Snovs’k Jewish Cemetery
Snovs'k Jewish Cemetery
Is the cemetery demolished
Type and height of existing fence
Type of the fence
Fenced and protected Jewish cemetery
General site condition
Unfenced Jewish cemetery. The cemetery is located in the woods, and is somewhat overgrown with bushes. However, the grounds are mostly well-maintained. Some of the older gravestones are partially sunken in the ground. There are a number of broken brick tombstones, but this appears to have been the result of natural degradation over time.
Number of existing gravestones
Date of oldest tombstone
Date of newest tombstone
Urgency of erecting a fence
Preserved construction on site
There is a cenotaph on the site dedicated to the gravestones demolished during the war. One of the stones was dated to 1904.
The exact period of the cemetery’s establishment is unknown. The oldest tombstone dates to the first half of the 20th century, so it can be inferred that the cemetery was founded in that era. It can first be found marked on a Russian map of the region from 1907.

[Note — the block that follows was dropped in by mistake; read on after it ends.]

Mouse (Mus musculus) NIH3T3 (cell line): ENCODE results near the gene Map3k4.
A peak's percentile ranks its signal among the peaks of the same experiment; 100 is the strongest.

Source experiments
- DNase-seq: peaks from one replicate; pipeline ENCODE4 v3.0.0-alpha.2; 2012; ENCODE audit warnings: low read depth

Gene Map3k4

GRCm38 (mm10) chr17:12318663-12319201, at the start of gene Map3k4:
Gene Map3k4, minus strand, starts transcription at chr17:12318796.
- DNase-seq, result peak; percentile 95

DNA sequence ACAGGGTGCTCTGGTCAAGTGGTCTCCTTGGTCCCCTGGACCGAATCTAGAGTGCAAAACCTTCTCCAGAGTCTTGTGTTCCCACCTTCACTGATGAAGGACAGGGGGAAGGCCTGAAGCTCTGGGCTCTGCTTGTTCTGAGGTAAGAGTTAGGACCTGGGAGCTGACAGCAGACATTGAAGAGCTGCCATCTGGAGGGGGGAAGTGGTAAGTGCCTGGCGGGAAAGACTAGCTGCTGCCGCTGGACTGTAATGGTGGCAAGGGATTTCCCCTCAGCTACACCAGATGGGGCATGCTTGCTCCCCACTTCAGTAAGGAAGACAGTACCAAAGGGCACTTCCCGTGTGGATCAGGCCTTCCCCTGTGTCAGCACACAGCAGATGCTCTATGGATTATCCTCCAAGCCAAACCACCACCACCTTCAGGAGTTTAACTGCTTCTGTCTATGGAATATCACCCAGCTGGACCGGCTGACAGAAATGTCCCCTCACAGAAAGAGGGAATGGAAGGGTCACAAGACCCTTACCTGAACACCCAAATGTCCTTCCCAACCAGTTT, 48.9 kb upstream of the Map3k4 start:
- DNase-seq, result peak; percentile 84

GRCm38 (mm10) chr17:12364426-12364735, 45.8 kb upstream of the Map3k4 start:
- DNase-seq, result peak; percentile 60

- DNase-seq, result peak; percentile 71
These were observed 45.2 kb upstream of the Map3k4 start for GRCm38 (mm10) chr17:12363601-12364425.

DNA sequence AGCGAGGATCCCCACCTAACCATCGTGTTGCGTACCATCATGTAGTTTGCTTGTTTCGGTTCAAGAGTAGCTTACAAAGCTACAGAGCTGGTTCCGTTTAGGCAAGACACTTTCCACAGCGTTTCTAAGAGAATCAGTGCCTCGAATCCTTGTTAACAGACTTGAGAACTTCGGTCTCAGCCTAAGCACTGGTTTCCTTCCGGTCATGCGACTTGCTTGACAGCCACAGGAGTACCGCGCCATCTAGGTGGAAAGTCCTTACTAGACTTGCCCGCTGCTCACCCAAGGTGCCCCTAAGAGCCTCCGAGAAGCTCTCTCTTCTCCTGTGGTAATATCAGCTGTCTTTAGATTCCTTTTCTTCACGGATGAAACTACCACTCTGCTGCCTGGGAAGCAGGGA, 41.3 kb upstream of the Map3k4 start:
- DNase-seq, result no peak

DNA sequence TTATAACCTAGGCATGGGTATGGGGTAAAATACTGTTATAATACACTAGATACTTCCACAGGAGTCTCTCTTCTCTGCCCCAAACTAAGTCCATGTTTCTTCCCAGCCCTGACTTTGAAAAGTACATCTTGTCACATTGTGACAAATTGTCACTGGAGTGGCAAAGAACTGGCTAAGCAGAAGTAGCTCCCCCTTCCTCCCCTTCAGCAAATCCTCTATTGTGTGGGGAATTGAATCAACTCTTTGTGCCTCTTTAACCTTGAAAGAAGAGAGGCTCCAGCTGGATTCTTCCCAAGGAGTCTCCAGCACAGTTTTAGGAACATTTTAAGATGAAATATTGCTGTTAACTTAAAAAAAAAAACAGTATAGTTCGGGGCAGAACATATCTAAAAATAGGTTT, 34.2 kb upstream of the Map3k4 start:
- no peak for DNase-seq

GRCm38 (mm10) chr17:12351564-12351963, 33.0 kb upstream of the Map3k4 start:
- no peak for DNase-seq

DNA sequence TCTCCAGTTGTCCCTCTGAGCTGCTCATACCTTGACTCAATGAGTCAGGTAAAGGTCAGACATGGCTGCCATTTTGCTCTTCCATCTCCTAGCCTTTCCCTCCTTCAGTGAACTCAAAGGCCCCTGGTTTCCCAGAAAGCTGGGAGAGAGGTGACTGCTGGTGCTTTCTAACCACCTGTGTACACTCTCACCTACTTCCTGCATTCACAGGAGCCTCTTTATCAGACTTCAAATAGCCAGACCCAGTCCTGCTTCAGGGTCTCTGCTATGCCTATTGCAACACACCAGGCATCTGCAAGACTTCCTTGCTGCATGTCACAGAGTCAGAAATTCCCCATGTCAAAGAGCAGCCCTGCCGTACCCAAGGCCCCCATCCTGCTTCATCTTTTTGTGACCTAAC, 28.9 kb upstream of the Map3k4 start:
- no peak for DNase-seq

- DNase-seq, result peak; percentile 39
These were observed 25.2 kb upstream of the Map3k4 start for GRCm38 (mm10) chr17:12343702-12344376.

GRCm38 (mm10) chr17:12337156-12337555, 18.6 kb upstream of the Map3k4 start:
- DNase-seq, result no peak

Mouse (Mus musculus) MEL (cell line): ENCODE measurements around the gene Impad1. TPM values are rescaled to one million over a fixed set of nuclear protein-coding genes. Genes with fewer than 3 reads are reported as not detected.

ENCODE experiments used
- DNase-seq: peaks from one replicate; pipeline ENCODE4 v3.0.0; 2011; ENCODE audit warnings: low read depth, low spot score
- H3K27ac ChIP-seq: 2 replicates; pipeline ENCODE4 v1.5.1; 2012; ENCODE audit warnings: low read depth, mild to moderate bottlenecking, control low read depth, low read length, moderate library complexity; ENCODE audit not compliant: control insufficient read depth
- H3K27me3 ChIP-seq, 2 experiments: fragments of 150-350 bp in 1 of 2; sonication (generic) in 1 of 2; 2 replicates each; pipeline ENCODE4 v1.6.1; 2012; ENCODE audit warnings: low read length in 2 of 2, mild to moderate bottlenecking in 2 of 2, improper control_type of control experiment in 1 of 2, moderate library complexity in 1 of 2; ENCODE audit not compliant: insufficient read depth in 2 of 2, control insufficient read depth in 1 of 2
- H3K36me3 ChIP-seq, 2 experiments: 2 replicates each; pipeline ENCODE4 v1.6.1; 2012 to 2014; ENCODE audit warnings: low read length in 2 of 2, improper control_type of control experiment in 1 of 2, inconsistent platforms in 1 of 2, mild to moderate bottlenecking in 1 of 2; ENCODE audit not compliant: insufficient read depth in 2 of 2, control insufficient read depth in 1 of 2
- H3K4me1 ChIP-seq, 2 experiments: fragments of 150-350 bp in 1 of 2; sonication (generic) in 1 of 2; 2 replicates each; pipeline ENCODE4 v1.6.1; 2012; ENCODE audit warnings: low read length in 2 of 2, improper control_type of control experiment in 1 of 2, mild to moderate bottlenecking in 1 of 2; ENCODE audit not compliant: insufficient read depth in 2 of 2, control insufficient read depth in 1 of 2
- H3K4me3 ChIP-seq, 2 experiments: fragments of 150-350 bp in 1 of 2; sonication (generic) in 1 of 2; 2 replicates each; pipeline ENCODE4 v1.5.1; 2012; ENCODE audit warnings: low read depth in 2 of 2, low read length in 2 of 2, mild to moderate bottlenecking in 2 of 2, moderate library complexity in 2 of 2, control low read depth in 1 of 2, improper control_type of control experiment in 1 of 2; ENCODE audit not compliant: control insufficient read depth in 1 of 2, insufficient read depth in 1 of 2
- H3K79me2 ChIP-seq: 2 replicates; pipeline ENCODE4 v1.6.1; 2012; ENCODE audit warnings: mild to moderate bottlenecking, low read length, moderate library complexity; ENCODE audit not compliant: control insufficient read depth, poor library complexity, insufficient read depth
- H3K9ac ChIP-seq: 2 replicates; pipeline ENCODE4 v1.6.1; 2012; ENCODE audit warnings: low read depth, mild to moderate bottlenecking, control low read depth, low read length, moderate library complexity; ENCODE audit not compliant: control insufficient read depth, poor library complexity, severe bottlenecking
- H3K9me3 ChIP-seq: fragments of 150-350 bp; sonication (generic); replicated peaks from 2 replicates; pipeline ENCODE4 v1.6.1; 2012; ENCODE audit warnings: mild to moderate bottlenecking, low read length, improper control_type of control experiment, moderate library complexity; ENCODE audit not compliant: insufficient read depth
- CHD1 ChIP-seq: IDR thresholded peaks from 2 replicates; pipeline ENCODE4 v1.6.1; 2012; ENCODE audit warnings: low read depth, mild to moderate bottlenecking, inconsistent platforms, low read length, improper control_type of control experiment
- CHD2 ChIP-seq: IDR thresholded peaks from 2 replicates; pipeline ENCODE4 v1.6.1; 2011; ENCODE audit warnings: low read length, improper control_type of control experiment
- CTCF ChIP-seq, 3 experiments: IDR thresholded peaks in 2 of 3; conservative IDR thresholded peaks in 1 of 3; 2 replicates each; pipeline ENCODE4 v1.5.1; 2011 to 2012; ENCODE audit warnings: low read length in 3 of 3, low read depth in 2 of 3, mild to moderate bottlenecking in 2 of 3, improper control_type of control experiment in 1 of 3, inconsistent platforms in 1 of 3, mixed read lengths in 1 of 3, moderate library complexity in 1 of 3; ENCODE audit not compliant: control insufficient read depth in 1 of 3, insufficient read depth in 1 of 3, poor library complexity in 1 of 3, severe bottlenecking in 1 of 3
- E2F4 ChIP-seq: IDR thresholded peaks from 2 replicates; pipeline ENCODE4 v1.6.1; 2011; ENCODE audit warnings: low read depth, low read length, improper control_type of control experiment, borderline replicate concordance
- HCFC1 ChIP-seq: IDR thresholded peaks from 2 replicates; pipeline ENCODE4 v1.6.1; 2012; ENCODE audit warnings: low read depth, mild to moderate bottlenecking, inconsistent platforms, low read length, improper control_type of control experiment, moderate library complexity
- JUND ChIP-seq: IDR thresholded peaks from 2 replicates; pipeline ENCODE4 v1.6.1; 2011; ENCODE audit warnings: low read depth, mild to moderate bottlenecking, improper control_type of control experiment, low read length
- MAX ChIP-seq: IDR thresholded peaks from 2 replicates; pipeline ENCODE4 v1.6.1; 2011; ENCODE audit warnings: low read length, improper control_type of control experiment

The village of Korzhivka was established in the 1860s. It was renamed to Snovs’k at the end of 19th century. The earliest known Jewish community was established at the end of the 19th century. Jews were given permission to settle down in 1882. The village was home to Jewish owned drugstores, grocery stores, a metal trade, a haberdashery, a timber store, and a draper’s shop. In the early 1900s, the rabbi was Shneur-Zalman Gorelik (1880-1984). Before the revolution, the Jewish population of Snovs’k was estimated at about 1,000. During the Second World War, many Jewish families were able to evacuate. The city was occupied on September 3rd, 1941. In November 4th, 1941, 38 adult men were arrested and shot. The arrests continued throughout December and January. All of those arrested were killed in Chernihiv. In January 1942 the remainder of the Jewish population was shot in the forest outside the city. After the War the remains of the Jews killed in Snovs’k and Snovs’k county were relocated to this cemetery. A monument was erected in their memory. The Jewish community was reestablished in the 1990s. The first Head of community was local journalist Mark Spektorov (who emigrated to Israel). After his emigration. the position was occupied by Mark Lustikman. In 2006, Marina Abramovna Pismennaya became the Head of community. The town has an estimated population of 11,471 (as of 2013). Natan Grigoryevich Rakhlin, Ukrainian conductor, was born in Snovs’k in 1906. Chaim-Shaul Bruk, a famous Rabbi, was born in Snovs’k in 1894. He studied at the “Tomhey-Tmimim” yeshiva (Lubavitch). In 1928-29 he led a illegal Lubavitch yeshiva in Novograd-Volynskiy. Yehuda Slutsky, historian and writer, was born in Snovs’k in 1915. The exact period of the cemetery’s establishment is unknown. Given the oldest preserved tombstone dates to the first half of the 20th century, it can be inferred the cemetery was founded in that era. It can first be found marked on a Russian map of the region from 1907.